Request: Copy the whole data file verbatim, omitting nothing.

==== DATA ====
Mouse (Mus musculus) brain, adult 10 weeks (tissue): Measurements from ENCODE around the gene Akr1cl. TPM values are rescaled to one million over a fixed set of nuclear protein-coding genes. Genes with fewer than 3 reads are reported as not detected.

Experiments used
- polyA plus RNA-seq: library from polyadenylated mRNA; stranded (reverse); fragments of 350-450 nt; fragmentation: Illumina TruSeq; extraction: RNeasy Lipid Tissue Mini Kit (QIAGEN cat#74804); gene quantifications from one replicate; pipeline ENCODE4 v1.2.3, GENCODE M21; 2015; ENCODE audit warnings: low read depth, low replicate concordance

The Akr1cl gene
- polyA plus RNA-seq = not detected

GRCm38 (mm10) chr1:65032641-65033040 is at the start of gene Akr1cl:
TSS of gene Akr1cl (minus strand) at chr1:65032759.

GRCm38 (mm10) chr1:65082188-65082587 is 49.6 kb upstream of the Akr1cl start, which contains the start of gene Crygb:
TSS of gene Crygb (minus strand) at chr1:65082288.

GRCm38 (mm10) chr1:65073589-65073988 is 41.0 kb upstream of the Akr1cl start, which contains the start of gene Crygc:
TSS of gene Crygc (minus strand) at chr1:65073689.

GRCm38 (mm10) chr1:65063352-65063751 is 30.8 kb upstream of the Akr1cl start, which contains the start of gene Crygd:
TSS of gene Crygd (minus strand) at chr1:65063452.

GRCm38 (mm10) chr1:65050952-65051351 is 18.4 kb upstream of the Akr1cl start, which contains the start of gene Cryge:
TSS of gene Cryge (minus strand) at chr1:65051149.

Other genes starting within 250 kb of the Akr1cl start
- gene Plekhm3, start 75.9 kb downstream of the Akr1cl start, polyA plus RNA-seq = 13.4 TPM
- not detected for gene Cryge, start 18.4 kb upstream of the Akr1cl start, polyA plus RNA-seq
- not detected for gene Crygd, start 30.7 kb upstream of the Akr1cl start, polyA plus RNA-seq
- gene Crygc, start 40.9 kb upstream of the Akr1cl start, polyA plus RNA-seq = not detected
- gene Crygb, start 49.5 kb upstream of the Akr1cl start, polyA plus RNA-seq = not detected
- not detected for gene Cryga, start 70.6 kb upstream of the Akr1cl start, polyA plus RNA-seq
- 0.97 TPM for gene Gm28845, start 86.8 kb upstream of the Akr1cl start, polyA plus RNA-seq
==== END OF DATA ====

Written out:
Mouse (Mus musculus) brain, adult 10 weeks (tissue): Measurements from ENCODE around the gene Akr1cl. TPM values are rescaled to one million over a fixed set of nuclear protein-coding genes. Genes with fewer than 3 reads are reported as not detected.

Experiments used
- polyA plus RNA-seq: library from polyadenylated mRNA; stranded (reverse); fragments of 350-450 nt; fragmentation: Illumina TruSeq; extraction: RNeasy Lipid Tissue Mini Kit (QIAGEN cat#74804); gene quantifications from one replicate; pipeline ENCODE4 v1.2.3, GENCODE M21; 2015; ENCODE audit warnings: low read depth, low replicate concordance

The Akr1cl gene
- polyA plus RNA-seq = not detected

GRCm38 (mm10) chr1:65032641-65033040 is at the start of gene Akr1cl:
TSS of gene Akr1cl (minus strand) at chr1:65032759.

GRCm38 (mm10) chr1:65082188-65082587 is 49.6 kb upstream of the Akr1cl start, which contains the start of gene Crygb:
TSS of gene Crygb (minus strand) at chr1:65082288.

GRCm38 (mm10) chr1:65073589-65073988 is 41.0 kb upstream of the Akr1cl start, which contains the start of gene Crygc:
TSS of gene Crygc (minus strand) at chr1:65073689.

GRCm38 (mm10) chr1:65063352-65063751 is 30.8 kb upstream of the Akr1cl start, which contains the start of gene Crygd:
TSS of gene Crygd (minus strand) at chr1:65063452.

GRCm38 (mm10) chr1:65050952-65051351 is 18.4 kb upstream of the Akr1cl start, which contains the start of gene Cryge:
TSS of gene Cryge (minus strand) at chr1:65051149.

Other genes starting within 250 kb of the Akr1cl start
- gene Plekhm3, start 75.9 kb downstream of the Akr1cl start, polyA plus RNA-seq = 13.4 TPM
- not detected for gene Cryge, start 18.4 kb upstream of the Akr1cl start, polyA plus RNA-seq
- not detected for gene Crygd, start 30.7 kb upstream of the Akr1cl start, polyA plus RNA-seq
- gene Crygc, start 40.9 kb upstream of the Akr1cl start, polyA plus RNA-seq = not detected
- gene Crygb, start 49.5 kb upstream of the Akr1cl start, polyA plus RNA-seq = not detected
- not detected for gene Cryga, start 70.6 kb upstream of the Akr1cl start, polyA plus RNA-seq
- 0.97 TPM for gene Gm28845, start 86.8 kb upstream of the Akr1cl start, polyA plus RNA-seq